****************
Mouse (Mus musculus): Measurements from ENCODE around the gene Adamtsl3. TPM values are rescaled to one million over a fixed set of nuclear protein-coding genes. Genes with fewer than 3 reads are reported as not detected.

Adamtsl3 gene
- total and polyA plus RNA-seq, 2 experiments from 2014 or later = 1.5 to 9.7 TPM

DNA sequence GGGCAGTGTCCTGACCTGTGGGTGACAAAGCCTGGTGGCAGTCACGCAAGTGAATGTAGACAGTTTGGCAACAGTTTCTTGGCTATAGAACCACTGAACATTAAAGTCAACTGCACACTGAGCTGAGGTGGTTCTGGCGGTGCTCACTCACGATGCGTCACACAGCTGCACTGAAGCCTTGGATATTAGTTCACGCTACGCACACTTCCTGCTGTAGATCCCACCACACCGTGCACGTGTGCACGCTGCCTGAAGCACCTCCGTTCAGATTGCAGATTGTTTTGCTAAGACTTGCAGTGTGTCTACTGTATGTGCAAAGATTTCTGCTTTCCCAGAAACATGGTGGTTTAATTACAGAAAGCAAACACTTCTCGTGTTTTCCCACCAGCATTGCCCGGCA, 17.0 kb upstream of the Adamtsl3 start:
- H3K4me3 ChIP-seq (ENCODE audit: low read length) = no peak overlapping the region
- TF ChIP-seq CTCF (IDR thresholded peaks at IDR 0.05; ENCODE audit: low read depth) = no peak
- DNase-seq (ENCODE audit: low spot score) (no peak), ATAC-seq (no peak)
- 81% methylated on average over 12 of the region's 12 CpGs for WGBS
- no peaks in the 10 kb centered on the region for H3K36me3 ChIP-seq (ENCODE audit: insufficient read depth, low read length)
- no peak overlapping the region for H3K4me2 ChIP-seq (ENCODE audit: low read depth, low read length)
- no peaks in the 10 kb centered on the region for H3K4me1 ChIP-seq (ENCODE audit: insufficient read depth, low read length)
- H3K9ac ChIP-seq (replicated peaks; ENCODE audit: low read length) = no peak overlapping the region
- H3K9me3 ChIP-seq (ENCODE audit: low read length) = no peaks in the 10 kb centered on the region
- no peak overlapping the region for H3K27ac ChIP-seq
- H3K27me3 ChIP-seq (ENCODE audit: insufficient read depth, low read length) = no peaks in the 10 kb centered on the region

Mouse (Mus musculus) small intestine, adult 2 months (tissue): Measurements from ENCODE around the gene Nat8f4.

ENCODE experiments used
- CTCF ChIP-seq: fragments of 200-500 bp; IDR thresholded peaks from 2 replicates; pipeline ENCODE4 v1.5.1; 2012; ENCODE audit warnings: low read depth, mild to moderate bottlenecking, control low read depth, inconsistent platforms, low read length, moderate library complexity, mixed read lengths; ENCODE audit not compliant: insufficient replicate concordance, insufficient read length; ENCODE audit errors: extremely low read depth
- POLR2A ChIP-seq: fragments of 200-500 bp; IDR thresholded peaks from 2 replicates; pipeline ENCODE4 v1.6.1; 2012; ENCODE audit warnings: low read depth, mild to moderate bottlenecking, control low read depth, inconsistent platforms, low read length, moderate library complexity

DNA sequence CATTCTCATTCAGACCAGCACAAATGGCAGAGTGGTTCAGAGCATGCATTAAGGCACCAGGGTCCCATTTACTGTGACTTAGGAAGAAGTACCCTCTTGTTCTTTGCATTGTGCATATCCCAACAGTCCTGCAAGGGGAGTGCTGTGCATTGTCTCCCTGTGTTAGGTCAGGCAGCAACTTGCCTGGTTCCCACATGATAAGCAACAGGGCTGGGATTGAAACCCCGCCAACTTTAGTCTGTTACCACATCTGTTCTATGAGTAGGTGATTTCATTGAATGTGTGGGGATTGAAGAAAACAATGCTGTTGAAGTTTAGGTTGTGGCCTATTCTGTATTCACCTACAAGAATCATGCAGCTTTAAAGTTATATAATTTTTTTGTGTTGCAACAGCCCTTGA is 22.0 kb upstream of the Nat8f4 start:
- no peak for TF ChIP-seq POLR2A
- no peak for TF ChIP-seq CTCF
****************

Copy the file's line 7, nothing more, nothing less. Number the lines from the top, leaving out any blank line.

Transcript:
- DNase-seq (ENCODE audit: low spot score) (no peak), ATAC-seq (no peak)